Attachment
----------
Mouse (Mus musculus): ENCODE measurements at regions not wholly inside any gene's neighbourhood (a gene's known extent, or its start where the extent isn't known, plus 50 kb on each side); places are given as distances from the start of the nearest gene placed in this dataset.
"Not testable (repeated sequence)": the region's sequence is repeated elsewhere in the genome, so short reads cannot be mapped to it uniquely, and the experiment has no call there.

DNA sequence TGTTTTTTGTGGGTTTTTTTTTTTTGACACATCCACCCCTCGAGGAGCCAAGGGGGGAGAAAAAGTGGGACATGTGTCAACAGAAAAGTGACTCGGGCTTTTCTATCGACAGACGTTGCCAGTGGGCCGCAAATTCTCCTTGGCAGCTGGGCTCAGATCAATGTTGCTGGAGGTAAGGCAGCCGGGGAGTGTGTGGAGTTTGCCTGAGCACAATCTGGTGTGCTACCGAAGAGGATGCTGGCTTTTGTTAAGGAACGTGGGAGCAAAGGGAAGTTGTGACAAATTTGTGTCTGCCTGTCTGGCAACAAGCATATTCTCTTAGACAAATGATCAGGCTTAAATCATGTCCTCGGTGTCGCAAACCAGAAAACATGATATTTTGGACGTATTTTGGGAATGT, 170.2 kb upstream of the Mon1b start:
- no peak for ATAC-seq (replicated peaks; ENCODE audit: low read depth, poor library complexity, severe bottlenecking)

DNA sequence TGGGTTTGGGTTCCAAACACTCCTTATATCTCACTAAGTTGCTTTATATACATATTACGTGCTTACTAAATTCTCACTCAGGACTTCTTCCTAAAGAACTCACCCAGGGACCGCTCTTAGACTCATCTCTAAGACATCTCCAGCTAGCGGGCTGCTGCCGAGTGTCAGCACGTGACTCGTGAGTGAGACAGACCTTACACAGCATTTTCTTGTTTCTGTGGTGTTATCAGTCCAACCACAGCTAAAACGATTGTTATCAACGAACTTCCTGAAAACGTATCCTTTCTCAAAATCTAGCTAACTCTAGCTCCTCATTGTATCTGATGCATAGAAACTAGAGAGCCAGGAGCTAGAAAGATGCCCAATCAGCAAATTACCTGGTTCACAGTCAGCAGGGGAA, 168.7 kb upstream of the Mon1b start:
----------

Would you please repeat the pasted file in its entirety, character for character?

Mouse (Mus musculus): ENCODE measurements at regions not wholly inside any gene's neighbourhood (a gene's known extent, or its start where the extent isn't known, plus 50 kb on each side); places are given as distances from the start of the nearest gene placed in this dataset.
"Not testable (repeated sequence)": the region's sequence is repeated elsewhere in the genome, so short reads cannot be mapped to it uniquely, and the experiment has no call there.

DNA sequence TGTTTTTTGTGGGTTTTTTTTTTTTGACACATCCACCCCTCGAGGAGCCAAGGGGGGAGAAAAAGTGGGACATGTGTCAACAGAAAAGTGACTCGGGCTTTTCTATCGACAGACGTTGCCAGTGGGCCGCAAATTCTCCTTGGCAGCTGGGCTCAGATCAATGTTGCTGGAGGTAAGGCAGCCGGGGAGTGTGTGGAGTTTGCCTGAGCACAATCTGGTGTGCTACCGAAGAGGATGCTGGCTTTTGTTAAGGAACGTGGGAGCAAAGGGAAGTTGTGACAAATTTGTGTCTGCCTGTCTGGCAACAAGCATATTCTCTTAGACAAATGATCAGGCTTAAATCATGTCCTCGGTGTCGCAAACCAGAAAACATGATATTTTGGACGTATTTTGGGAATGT, 170.2 kb upstream of the Mon1b start:
- no peak for ATAC-seq (replicated peaks; ENCODE audit: low read depth, poor library complexity, severe bottlenecking)

DNA sequence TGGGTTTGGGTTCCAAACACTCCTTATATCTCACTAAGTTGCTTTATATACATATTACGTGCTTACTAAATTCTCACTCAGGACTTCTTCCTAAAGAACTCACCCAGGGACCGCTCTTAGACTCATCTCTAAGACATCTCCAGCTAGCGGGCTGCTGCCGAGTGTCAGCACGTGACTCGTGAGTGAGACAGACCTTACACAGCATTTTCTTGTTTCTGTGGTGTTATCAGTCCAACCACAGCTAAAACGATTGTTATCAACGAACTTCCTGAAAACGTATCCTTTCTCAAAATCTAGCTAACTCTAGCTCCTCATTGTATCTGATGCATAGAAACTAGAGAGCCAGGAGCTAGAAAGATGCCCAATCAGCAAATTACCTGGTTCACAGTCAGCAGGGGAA, 168.7 kb upstream of the Mon1b start: